Boots Riley's acceptance speech for his best first feature win (Sorry to Bother You) was part cast reunion and part call to action. After sharing a tight embrace with star Lakeith Stanfield while approaching the stage, the remaining castmembers in attendance trickled in behind him, including Armie Hammer, who nearly skidded onto the stage and was quickly, warmly and somewhat loudly embraced by his fellow castmembers.
As the cast bonded behind him, Riley's speech become the most directly political of the afternoon, first calling out a lack of class struggle in film. The director pointed to "the real movements happening out there on the streets," as well as the themes of his film that had largely been "edited out" of other movies. "Now is the time to not be doing that," Riley said.
His speech then took an even harder political turn as he called out the CIA's involvement in conflicts in Venezuela before asking everyone in the audience to use their voices to speak out against the U.S. government.
"I also want to say that the CIA is trying to have a coup in Venezuela," Riley said. "We should all be putting our voices out to stop the U.S. from having regime change for oil in Venezuela."
While there were a number of "performances" in the forms of skits and sketches all evening, Shangela's drag medley tribute to some of the night's featured films received some of the most interesting and varied crowd responses. Performing in a glittering body suit and flanked by a number of shirtless dancing men, the Star Is Born actress dipped, twirled and death-dropped to her hilarious cinematic homage. The performance lyrically took on First Reformed, Leave No Trace and You Were Never Really Here, among others.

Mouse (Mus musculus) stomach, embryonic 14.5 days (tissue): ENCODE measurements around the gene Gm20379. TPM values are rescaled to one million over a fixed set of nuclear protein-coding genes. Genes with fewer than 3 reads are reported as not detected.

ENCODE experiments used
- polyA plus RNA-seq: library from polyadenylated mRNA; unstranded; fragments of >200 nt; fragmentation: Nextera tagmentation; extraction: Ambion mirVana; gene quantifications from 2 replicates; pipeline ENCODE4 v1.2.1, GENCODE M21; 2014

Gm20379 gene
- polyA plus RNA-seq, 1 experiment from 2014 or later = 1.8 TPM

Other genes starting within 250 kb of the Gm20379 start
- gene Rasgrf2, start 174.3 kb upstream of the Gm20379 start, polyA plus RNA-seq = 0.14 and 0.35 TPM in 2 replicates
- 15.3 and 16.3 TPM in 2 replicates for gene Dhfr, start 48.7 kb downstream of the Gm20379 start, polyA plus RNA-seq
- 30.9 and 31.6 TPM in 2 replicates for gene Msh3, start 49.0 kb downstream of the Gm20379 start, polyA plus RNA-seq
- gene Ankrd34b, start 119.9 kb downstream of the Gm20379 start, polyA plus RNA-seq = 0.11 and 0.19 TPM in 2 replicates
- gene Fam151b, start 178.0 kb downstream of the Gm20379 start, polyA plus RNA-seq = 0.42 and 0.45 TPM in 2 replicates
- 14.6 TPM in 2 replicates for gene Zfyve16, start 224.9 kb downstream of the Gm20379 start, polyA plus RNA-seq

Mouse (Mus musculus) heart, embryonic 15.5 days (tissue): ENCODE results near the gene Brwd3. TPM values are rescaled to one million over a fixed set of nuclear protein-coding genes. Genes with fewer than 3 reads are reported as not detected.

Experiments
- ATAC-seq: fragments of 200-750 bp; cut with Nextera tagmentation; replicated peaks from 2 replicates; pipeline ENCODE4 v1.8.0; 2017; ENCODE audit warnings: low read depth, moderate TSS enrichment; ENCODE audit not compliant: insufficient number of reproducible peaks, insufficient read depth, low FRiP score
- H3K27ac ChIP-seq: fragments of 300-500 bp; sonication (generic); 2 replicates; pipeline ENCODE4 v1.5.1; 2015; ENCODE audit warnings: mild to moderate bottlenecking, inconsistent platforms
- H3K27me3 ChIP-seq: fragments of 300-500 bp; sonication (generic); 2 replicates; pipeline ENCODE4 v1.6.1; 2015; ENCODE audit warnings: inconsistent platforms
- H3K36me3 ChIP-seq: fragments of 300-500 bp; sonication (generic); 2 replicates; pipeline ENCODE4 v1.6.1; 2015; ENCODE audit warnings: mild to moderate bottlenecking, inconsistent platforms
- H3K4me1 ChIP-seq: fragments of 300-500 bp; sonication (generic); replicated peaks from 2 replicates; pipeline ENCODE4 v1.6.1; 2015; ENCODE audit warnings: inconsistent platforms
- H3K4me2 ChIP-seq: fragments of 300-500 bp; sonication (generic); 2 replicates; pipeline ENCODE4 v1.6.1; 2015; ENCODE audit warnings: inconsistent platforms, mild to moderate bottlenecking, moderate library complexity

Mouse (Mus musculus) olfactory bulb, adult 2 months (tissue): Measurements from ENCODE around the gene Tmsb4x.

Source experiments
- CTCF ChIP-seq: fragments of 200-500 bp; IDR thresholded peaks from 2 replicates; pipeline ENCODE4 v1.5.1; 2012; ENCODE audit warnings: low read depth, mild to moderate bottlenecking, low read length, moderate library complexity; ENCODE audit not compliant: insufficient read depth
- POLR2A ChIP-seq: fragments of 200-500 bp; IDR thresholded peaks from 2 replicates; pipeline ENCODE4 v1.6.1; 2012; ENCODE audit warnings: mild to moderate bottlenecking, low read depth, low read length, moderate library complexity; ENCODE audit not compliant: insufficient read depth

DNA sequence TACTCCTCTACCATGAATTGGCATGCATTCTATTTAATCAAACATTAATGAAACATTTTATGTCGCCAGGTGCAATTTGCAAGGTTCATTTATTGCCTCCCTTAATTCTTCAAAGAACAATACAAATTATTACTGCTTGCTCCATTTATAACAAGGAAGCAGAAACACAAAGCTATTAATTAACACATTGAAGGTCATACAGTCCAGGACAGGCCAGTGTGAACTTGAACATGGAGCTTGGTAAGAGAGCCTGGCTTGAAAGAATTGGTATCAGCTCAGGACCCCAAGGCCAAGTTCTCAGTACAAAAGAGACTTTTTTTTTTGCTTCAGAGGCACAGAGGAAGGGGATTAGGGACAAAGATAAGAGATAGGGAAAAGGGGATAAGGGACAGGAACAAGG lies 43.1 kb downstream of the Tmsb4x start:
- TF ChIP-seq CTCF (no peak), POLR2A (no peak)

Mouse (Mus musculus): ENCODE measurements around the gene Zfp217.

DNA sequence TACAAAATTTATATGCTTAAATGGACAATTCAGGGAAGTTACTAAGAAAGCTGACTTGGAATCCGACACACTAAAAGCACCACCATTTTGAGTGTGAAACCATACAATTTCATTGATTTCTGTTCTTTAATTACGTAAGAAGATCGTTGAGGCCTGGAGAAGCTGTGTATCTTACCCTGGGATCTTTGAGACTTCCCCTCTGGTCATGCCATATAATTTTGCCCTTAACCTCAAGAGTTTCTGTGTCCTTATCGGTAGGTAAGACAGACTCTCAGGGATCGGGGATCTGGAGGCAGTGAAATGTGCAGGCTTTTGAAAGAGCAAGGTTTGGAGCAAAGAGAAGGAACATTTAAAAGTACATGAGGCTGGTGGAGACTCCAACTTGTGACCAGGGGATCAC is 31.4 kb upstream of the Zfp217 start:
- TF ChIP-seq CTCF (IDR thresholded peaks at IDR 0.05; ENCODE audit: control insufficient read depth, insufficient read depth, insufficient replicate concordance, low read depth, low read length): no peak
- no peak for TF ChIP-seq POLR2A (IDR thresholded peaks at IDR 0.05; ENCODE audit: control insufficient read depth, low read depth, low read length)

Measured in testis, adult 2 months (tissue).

“If Beale Street Could Talk, what would she say? ‘Step aside, bitch, I’ve the right of way,'” Shangela sang at one point.
Glenn Close's acceptance speech after she won best female lead honors for her role in The Wife followed the lead of many of the night's other speeches, spotlighting the work of women in Hollywood and the time it often takes to get projects funded. But in the midst of the actress celebrating her fellow nominees and acknowledging the 14 years it took to get The Wife to the big screen, her dog stole the spotlight.
“What’s better than that?” Close said about her pet's presence on the stage. “I brought him up for this very reason. It’s called 'in the moment.'”
Close did eventually get to take the spotlight back, and used the remaining portion of her speech to champion using stories to make a difference.
"I'm so honored to be here with all the other women in this category," she said. "No matter what you’re wearing, no matter what red carpet you walk on, no matter what people said to you ... the fact that we get together and tell these stories and make a difference in this world, that’s what we get together to do."